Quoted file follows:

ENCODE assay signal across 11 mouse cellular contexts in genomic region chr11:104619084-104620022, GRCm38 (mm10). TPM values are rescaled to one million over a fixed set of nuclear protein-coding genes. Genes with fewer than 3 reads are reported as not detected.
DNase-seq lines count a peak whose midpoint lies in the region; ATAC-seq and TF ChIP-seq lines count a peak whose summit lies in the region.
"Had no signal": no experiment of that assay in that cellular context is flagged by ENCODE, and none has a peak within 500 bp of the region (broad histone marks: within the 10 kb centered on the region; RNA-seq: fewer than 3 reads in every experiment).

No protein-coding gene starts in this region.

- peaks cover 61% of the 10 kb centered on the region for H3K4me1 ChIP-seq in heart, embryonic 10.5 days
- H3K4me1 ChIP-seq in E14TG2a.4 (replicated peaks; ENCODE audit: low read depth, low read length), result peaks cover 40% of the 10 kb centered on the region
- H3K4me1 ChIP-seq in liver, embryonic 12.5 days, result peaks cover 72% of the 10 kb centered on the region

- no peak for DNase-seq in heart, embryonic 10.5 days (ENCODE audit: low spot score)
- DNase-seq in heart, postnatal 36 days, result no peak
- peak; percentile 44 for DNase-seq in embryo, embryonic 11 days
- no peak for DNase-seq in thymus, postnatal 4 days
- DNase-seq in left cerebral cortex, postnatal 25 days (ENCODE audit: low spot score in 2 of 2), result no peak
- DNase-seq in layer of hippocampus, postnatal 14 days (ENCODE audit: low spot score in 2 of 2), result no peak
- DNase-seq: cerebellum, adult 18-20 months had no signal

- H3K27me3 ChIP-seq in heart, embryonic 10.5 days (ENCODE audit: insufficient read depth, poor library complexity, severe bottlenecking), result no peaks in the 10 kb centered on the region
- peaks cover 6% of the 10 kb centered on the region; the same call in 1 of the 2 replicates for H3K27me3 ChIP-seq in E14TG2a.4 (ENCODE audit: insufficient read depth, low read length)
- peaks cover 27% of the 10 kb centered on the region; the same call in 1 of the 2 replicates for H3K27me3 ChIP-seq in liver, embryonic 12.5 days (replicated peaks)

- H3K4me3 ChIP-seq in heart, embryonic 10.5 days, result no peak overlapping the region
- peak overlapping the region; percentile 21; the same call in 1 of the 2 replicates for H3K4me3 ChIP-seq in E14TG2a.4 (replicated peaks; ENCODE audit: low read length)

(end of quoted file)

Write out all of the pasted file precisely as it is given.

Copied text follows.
ENCODE assay signal across 11 mouse cellular contexts in genomic region chr11:104619084-104620022, GRCm38 (mm10). TPM values are rescaled to one million over a fixed set of nuclear protein-coding genes. Genes with fewer than 3 reads are reported as not detected.
DNase-seq lines count a peak whose midpoint lies in the region; ATAC-seq and TF ChIP-seq lines count a peak whose summit lies in the region.
"Had no signal": no experiment of that assay in that cellular context is flagged by ENCODE, and none has a peak within 500 bp of the region (broad histone marks: within the 10 kb centered on the region; RNA-seq: fewer than 3 reads in every experiment).

No protein-coding gene starts in this region.

- peaks cover 61% of the 10 kb centered on the region for H3K4me1 ChIP-seq in heart, embryonic 10.5 days
- H3K4me1 ChIP-seq in E14TG2a.4 (replicated peaks; ENCODE audit: low read depth, low read length), result peaks cover 40% of the 10 kb centered on the region
- H3K4me1 ChIP-seq in liver, embryonic 12.5 days, result peaks cover 72% of the 10 kb centered on the region

- no peak for DNase-seq in heart, embryonic 10.5 days (ENCODE audit: low spot score)
- DNase-seq in heart, postnatal 36 days, result no peak
- peak; percentile 44 for DNase-seq in embryo, embryonic 11 days
- no peak for DNase-seq in thymus, postnatal 4 days
- DNase-seq in left cerebral cortex, postnatal 25 days (ENCODE audit: low spot score in 2 of 2), result no peak
- DNase-seq in layer of hippocampus, postnatal 14 days (ENCODE audit: low spot score in 2 of 2), result no peak
- DNase-seq: cerebellum, adult 18-20 months had no signal

- H3K27me3 ChIP-seq in heart, embryonic 10.5 days (ENCODE audit: insufficient read depth, poor library complexity, severe bottlenecking), result no peaks in the 10 kb centered on the region
- peaks cover 6% of the 10 kb centered on the region; the same call in 1 of the 2 replicates for H3K27me3 ChIP-seq in E14TG2a.4 (ENCODE audit: insufficient read depth, low read length)
- peaks cover 27% of the 10 kb centered on the region; the same call in 1 of the 2 replicates for H3K27me3 ChIP-seq in liver, embryonic 12.5 days (replicated peaks)

- H3K4me3 ChIP-seq in heart, embryonic 10.5 days, result no peak overlapping the region
- peak overlapping the region; percentile 21; the same call in 1 of the 2 replicates for H3K4me3 ChIP-seq in E14TG2a.4 (replicated peaks; ENCODE audit: low read length)